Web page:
A man in his 20s developed “excessive wrinkling”; bright, white bumps; and patches of thick skin on his hands whenever he immersed them in water. Doctors initially thought the condition might be a symptom of chronic eczema, but they later determined that the wrinkling was caused by a rare skin disease, according to a new report of his case.
The disease, known as aquagenic syringeal acrokeratoderma (ASA), mostly occurs in young women, according to the report, which was published Wednesday (March 23) in the journal JAMA Dermatology. It’s also fairly common in people with cystic fibrosis, a genetic disorder that affects hormone-producing glands in the body and causes mucus-producing organs to produce abnormally thick, sticky mucus, according to the Genetic and Rare Diseases Information Center (GARD).
People with cystic fibrosis carry two defective copies of the cystic fibrosis transmembrane conductance regulator (CFTR) gene, but even people who have just one copy of this gene and who don’t have cystic fibrosis are prone to the condition, which hints that ASA may be partially caused by a genetic mutation. That said, the exact cause of ASA is unknown, but theories suggest that the condition may have something to do with abnormal sweat glands, according to GARD.
In the case of the young man with wrinkly hands, he reported to the dermatology department at The First Hospital of China Medical University in Shenyang after having experienced this condition for three years. The skin of his hands would become thick, swollen, wrinkly and scaly after being in water, and these changes would be accompanied by an itchy, burning sensation.
“It is easy to misdiagnose ASA as eczema when the clinical features first appear,” the man’s doctors noted in the report. Previously, at a different clinic, the man had been diagnosed with chronic eczema and intermittently treated with topical tretinoin ointment, which is often used to treat fine wrinkles, dark spots and acne; he saw little improvement with this treatment, the report notes.
Although the ASA symptoms initially affected only his hands, the man noted that, in the past year and a half or so, the condition had also spread to his wrists and elbows. “He attributed these changes to the need for washing hands frequently in the period of the COVID-19 epidemic,” doctors wrote in the report. Upon closer examination, the doctors determined that the sweat glands and pores on the man’s hands would become unusually large and dilated after exposure to water.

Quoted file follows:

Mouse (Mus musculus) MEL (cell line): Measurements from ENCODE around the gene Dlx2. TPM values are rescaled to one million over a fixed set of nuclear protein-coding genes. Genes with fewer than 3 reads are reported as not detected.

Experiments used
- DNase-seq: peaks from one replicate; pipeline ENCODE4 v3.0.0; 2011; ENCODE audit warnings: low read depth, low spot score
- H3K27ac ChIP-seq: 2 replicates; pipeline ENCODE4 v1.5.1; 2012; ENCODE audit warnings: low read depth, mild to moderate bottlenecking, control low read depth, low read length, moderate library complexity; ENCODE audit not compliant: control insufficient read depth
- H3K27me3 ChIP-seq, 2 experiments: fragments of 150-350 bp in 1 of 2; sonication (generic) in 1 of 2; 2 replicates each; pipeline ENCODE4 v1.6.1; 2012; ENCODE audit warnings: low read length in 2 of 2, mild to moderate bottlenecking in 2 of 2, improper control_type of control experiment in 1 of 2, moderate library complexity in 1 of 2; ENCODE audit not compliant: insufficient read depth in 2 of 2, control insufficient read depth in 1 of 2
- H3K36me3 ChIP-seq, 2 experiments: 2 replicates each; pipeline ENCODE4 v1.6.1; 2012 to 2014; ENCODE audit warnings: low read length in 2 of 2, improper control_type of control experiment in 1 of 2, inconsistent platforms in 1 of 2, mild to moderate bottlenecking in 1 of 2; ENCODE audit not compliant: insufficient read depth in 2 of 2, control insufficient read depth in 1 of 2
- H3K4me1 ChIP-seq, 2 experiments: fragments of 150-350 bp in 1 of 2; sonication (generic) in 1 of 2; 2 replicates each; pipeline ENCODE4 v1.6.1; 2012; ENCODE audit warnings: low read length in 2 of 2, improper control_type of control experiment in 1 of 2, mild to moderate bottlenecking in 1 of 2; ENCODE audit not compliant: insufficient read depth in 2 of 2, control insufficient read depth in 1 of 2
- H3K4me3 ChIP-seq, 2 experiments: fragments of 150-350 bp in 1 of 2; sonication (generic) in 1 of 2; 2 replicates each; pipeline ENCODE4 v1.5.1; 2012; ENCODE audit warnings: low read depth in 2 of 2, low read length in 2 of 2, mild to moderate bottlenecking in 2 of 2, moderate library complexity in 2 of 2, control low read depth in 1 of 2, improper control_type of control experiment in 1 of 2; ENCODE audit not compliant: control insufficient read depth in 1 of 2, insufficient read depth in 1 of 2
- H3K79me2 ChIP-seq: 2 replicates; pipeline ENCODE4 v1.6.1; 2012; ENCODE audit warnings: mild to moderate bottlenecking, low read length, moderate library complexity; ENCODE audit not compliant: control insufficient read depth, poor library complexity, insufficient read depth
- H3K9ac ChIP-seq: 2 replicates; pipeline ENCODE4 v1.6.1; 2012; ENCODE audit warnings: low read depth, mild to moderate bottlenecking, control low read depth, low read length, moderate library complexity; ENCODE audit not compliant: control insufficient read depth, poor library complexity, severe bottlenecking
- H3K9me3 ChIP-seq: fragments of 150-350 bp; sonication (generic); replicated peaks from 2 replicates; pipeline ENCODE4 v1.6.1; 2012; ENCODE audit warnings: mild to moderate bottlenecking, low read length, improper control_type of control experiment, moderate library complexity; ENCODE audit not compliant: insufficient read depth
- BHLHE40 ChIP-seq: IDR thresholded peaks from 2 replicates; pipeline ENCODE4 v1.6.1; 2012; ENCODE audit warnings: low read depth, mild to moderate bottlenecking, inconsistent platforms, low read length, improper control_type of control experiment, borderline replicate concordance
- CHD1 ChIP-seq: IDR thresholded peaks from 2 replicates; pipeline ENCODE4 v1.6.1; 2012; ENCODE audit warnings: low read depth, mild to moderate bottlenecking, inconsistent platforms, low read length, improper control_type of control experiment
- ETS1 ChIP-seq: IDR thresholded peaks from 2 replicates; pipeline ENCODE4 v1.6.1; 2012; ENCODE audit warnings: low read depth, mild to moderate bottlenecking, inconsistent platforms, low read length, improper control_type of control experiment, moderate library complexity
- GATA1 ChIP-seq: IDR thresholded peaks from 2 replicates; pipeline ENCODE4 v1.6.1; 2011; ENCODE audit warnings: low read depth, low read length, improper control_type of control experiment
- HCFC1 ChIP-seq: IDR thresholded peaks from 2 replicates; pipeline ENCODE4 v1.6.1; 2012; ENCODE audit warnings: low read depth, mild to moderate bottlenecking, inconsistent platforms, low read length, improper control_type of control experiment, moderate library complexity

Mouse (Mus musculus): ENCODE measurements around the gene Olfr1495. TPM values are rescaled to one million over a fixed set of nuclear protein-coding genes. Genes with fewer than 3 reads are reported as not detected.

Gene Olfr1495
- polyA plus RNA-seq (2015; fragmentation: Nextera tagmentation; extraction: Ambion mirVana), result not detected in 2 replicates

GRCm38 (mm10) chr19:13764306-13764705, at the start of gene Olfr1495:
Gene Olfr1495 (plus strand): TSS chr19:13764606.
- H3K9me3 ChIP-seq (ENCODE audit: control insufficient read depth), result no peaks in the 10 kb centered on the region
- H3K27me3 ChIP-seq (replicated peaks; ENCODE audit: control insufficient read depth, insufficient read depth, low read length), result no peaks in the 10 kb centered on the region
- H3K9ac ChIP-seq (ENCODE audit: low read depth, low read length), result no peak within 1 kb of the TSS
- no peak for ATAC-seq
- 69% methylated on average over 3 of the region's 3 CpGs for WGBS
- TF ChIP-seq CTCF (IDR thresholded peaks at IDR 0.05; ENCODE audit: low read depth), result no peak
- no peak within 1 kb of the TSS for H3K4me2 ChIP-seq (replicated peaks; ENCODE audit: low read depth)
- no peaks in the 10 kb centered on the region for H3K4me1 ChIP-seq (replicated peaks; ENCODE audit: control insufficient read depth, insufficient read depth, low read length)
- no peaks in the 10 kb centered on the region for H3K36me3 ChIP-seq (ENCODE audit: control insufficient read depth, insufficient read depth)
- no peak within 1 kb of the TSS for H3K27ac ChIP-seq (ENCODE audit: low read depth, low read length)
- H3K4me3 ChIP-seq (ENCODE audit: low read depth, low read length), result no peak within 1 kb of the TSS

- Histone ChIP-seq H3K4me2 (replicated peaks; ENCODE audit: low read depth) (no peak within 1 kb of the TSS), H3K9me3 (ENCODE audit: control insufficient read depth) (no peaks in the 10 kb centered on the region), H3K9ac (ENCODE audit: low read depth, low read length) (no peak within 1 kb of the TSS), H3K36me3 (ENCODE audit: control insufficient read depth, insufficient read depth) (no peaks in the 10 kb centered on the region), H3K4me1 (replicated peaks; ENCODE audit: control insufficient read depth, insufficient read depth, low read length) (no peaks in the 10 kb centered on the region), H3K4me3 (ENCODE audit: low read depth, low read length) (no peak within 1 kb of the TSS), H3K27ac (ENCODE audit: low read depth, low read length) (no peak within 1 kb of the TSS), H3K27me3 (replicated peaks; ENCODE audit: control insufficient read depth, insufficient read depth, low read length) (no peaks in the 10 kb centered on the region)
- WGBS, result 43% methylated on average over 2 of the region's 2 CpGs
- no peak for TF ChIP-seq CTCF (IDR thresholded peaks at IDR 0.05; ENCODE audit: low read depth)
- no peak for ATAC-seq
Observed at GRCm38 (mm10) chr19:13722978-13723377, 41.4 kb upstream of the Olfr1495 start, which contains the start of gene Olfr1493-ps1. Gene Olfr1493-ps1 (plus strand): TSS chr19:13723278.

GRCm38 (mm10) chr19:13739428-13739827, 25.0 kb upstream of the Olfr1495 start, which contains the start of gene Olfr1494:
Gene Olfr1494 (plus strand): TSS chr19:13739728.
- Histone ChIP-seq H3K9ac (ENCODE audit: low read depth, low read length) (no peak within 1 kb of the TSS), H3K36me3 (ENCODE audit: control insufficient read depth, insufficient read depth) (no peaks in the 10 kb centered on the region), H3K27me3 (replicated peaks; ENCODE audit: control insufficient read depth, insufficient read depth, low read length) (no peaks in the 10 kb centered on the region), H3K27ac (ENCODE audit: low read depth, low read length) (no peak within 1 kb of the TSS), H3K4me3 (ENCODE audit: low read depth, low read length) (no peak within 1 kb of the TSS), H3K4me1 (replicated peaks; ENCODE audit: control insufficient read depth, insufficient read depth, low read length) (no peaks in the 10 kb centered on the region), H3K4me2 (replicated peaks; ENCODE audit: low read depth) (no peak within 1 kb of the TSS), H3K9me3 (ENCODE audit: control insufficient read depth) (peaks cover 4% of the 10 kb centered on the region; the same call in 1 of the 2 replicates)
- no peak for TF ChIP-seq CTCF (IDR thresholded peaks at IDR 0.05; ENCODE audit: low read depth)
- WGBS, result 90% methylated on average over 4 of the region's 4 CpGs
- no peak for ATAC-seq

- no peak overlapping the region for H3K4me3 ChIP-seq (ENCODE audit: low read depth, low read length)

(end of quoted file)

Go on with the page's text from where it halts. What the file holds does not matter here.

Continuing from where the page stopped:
“The patient’s clinical process was quite interesting,” the authors of the new report wrote. “The lesions only appeared after immersion in water, disappeared about 30 minutes after drying, and no lesions occurred with the absence of water contact.” These short-lived symptoms are a telltale sign of ASA known as “hand in the bucket sign.”
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ASA usually affects the palms of the hands, but the man had an unusual case in that his palms were spared, “which, to our knowledge, has previously not been reported,” the authors noted.
The patient was treated with topical hydrocortisone urea ointment, which is both a corticosteroid and a moisturizer, and he was told to avoid unnecessary contact with water. “The symptoms had greatly improved after one month, and he is still in follow-up as of this writing,” according to the case report.
Other common treatments for ASA include the common acne medications salicylic acid ointment and tazarotene gel, which encourage skin cell turnover, and aluminum chloride, which is used to control excessive sweating, according to the report. And “in most cases, it does not need any treatment and resolves spontaneously,” according to GARD.
“The COVID-19 pandemic outbreak has brought changes in lifestyle, including long-term glove wearing and frequent hand washing, causing longer duration of water contact,” the case report concluded. “So dermatologists should be more aware of the prevalence of ASA and help to prevent and diagnose this condition during the pandemic period.”
Originally published on Live Science.
Nicoletta Lanese is a staff writer for Live Science covering health and medicine, along with an assortment of biology, animal, environment and climate stories. She holds degrees in neuroscience and dance from the University of Florida and a graduate certificate in science communication from the University of California, Santa Cruz. Her work has appeared in The Scientist Magazine, Science News, The San Jose Mercury News and Mongabay, among other outlets.
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